You are the only one who has responded to the thread and thank goodness you have. If I want to find out what the other cover is for, it looks like I might have to PM each of the other users individually.

    Many thanks

    pentaxuser
     
  8. Mike Wilde

    Mike Wilde Member

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    Sorry to miss the post. I was on the road all weekend, and holed up in the darkroom yesterday.

    My good old Colourstar 3000 helped me bang out about 75 RA-4 8x10's in about 6 hours. The Fujimoto cp31 roller processor helped an awful lot to sustain that level of thoughput.

    20 of those were the same print, and 15 others were taken under the same light colour, with differences in intensity.

    I printed on old Portra III paper bought as a lark at a camera show last week. 100 sheets for $5. I thought to try it out first; other newer papers were thawed and ready, but the portra did fine, and gave me exactly the look I wanted.

    The pictures were of a theatrical production. the play was a 1960's period farce, that has a sub plot with a 1920's flapper appearing to the lead actor only. The Portra held the details in the white wedding dress of one of the characters very well, and kept colour saturation low, as I desired, for the scenes with the flapper girl, with her matte light toned makeup.

    The colourstar was tuned to read skin tones, and produced even skin tones in photos taken all across the stage, even though my portable strobe heads lighting varied from f/16 at the front to f/8 at the back of the stage.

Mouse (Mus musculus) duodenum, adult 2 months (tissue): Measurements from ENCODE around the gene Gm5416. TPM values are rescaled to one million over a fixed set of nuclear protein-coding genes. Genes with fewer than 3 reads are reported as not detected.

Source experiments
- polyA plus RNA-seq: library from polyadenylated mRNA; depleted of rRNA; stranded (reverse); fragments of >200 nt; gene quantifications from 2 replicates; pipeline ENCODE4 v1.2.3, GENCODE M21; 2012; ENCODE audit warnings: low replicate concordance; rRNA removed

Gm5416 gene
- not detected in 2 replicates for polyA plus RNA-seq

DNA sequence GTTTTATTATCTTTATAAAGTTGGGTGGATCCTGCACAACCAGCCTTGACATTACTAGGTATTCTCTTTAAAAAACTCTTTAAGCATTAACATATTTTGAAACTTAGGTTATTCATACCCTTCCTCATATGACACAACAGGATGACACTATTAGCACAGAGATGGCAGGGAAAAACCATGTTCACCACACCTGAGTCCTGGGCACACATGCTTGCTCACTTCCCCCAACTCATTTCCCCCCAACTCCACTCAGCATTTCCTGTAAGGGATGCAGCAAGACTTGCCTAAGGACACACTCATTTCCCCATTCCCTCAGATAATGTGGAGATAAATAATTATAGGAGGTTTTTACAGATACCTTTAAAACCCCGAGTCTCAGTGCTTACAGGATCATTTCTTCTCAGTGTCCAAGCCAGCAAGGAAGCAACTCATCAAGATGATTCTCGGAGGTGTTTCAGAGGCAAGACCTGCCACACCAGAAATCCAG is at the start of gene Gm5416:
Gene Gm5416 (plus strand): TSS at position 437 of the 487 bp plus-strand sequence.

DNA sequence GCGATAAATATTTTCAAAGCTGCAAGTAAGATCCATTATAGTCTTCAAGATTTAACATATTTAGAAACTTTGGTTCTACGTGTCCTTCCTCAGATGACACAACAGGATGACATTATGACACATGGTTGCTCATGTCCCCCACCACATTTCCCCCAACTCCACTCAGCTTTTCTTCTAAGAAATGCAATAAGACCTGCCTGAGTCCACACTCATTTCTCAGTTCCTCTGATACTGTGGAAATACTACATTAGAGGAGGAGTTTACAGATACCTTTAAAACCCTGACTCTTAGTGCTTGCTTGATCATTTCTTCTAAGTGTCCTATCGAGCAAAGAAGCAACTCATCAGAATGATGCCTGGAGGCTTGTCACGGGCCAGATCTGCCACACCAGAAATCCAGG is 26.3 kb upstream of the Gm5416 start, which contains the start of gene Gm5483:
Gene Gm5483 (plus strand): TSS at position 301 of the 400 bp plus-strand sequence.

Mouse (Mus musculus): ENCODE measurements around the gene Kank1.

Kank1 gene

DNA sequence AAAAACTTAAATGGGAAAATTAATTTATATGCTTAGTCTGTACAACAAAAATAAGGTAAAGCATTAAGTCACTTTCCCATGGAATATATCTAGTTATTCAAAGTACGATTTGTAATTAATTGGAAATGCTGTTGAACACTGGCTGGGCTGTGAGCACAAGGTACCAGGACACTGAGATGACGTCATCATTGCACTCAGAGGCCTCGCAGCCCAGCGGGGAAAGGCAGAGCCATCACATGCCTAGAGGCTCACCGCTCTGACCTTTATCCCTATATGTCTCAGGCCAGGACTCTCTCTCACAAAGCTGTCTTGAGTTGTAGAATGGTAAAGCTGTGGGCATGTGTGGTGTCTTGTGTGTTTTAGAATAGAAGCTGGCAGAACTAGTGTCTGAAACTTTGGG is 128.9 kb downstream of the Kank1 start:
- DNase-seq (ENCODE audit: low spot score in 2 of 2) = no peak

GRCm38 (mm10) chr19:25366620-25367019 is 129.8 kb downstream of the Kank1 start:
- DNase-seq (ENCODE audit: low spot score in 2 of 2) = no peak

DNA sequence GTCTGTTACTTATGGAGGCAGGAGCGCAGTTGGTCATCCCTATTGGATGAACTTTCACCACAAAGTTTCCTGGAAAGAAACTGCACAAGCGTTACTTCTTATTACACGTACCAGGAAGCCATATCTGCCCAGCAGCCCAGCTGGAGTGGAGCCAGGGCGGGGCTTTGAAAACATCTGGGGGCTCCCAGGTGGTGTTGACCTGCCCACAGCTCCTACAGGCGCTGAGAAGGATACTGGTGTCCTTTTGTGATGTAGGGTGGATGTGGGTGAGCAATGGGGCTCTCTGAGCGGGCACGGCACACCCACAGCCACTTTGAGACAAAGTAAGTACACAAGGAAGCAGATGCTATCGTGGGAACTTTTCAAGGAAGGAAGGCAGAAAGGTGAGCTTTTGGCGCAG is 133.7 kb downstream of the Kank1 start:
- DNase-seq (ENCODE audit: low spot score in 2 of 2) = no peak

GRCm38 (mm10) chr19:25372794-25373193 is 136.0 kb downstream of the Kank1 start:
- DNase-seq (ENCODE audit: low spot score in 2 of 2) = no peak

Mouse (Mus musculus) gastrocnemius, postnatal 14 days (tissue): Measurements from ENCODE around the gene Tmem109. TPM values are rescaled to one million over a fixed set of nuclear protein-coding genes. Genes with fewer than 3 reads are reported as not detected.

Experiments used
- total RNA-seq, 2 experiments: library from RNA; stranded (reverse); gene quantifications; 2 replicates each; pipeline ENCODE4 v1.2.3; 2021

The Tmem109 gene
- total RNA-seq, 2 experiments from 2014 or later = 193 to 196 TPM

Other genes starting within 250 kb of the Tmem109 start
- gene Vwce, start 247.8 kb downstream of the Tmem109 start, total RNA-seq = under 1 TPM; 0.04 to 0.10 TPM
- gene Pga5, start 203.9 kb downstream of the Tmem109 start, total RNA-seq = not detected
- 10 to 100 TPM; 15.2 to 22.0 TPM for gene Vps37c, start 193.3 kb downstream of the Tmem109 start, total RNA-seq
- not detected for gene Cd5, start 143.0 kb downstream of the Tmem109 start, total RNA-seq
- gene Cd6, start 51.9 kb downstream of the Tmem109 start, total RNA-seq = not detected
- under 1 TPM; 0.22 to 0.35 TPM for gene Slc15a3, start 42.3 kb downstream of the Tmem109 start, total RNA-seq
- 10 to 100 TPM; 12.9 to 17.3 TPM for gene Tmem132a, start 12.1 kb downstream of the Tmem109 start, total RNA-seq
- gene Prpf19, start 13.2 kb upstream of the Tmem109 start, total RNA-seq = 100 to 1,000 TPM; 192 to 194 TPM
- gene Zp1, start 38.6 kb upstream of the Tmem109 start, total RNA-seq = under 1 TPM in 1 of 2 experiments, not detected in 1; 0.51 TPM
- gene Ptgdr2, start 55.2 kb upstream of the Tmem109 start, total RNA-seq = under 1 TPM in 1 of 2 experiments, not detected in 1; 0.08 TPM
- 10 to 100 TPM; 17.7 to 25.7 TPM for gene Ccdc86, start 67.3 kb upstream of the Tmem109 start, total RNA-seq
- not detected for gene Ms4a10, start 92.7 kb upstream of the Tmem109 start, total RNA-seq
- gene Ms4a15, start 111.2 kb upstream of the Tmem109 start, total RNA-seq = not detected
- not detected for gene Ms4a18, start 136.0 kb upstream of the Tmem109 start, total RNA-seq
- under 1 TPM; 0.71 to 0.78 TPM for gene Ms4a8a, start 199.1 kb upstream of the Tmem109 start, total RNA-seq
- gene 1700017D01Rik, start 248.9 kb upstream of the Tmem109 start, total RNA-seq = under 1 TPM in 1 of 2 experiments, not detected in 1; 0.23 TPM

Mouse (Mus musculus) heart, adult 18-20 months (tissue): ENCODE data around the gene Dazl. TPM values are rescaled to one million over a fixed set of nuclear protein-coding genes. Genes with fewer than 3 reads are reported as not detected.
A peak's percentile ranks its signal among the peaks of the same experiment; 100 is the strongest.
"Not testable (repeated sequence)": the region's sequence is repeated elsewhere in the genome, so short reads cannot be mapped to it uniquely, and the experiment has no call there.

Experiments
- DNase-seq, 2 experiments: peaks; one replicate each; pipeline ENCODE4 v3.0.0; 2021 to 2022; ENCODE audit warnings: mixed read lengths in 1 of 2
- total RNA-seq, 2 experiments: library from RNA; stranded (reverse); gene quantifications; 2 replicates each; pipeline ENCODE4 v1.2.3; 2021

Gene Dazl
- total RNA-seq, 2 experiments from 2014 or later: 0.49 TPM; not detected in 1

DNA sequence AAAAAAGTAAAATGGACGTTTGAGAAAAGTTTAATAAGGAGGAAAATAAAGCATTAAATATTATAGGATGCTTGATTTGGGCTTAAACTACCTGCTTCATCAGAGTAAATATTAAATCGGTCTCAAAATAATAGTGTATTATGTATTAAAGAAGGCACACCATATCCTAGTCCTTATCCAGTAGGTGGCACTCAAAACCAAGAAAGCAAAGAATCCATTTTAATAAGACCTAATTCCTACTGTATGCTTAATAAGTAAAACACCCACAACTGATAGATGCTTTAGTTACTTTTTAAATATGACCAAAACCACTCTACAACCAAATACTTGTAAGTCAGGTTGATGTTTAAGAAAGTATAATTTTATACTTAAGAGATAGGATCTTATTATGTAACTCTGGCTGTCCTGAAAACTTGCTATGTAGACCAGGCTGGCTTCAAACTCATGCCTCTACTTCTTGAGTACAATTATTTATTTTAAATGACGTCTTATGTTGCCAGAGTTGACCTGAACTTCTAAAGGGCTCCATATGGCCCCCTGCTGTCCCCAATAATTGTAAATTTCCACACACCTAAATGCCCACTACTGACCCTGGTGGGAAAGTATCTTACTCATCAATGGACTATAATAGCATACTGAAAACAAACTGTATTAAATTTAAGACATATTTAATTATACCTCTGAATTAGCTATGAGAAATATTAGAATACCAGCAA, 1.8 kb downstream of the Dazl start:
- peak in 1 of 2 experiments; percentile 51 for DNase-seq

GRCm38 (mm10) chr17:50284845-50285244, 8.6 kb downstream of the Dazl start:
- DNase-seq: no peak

I usually just use the full diffuser under the lens for colur balance, and then spot with the print transmittancy cover and it's dffuser left in place.
     
  9. pentaxuser

    pentaxuser Subscriber

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    Thanks Mike. I was hoping that other Colorstar users would add their voices.

    From what you have said, Mike, you don't have the same cover either so my mystery cover remains a mystery cover. I think that you are saying that for measuring you use the 7x7cm diffuser material sheet under the lens but instead of placing the clear spot cover in the middle of the projected neg for full integral measuring you move the the clear spot cover around the neg to get several measurements and this gives a good print. Have I got this right?

    You don't use the diffuse cover 104 as shown by hka and use that in several positions on the projected neg?

    Thanks

    pentaxuser

    PS Do you use the Nova sytem for processing? maybe you can have a look at my other two threads. I am having difficulties with safelight fogging and potential age-fogged paper as well. PE has given some help there but I won't say anymore here otherwise the threads get mixed up.
     
  10. hka

    hka Member

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    Can you place a picture of the probe you mentioned above. Because I don't understand what you mean with your mystery cover.
    The 17mm hole in the clear cover is just for cosine correction. That saying if you place the probe out of center under the lens then you can adjust the lightfall on the probe by tilting the white plate of the sensorhousing so that the shadow of the 17mm space around the sensor is evenly distributed.
     
  11. pentaxuser

    pentaxuser Subscriber

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    Sorry hka I have neither a digital camera nor the skills to operate a very basic scanner that my son left behind but here's a description of the mystery cover.